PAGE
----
GNU gprof provides two kinds of information that you can use to optimize the program:
- A histogram with which you can identify the functions in the program that take up the most execution time
- A call graph that shows what functions called which other functions, and how many times
The execution flow of the program is altered so that gprof can obtain data. Consequently, this method of profiling is considered software-intrusive. The program flow is altered in two ways:
- To obtain histogram data, the program is periodically interrupted to obtain a sample of its program counter location. This user-defined interval is usually measured in milliseconds. The program counter location helps identify which function was being executed at that particular sample. Taking multiple samples over a long interval of a few seconds helps identify which functions execute for the longest time in the program.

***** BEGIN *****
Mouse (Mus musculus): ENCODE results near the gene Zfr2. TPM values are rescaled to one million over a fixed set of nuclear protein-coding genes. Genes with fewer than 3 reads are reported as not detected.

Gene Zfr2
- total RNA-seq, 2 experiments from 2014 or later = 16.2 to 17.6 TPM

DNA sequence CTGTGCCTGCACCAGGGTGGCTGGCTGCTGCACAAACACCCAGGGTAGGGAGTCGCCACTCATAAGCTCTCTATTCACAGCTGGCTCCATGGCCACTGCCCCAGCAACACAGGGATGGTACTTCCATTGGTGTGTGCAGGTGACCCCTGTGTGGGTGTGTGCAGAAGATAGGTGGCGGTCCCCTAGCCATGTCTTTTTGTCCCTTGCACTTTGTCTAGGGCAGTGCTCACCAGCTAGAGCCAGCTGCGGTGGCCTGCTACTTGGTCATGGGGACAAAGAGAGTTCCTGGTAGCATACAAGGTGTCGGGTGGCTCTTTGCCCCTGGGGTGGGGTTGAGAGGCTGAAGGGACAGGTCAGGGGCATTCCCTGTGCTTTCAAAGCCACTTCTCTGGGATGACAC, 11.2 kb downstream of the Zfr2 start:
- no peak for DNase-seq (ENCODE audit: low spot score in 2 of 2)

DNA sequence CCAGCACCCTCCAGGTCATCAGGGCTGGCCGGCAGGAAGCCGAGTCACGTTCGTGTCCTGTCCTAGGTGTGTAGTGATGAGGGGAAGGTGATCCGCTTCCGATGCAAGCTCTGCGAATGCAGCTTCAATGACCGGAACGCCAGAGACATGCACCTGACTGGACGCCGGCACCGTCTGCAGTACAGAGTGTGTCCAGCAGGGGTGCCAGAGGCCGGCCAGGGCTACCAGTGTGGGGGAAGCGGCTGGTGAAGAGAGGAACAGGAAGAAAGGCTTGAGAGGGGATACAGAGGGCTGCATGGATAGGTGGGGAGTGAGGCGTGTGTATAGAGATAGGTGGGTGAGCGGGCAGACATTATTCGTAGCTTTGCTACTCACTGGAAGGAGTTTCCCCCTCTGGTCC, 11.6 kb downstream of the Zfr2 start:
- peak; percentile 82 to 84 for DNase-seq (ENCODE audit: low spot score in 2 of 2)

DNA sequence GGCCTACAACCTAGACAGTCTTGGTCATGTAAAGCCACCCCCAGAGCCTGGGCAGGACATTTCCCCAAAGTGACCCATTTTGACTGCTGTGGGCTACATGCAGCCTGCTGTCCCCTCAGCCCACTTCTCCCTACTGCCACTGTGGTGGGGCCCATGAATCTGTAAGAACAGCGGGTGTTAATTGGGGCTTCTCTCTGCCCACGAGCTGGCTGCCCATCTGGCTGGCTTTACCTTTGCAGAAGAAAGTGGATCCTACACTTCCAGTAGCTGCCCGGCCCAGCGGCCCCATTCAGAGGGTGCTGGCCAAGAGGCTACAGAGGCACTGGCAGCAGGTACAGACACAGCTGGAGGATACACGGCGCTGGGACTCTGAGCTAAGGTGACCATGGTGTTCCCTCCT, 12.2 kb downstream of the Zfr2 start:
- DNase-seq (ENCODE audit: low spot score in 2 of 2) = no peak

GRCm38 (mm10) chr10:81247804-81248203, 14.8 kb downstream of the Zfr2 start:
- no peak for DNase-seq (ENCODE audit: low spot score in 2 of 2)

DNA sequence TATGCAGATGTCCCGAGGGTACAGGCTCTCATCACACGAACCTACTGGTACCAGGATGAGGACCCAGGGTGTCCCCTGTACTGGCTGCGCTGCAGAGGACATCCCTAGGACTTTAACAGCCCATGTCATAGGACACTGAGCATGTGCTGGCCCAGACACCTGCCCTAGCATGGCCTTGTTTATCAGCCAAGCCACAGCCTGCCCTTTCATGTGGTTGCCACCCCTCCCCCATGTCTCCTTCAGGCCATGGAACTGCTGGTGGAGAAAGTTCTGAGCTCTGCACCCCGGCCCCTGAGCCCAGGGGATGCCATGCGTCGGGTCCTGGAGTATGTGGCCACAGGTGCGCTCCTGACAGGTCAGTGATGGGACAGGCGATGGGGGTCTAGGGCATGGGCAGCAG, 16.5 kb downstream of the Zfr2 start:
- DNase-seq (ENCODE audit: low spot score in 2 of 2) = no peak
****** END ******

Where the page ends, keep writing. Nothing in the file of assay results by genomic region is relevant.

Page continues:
- To obtain the call graph information, the compiler annotates every function call to store the caller and callee information in a data structure.
The profiling workflow is described in the following diagram:
Figure 1. Profiling Workflow
Note: Xilinx recommends not to use garbage collector flags when you run profiling. Using garbage collector flags can cause errors.For additional information about GNU gprof, refer to http://sourceware.org/binutils/docs-2.18/gprof/index.html .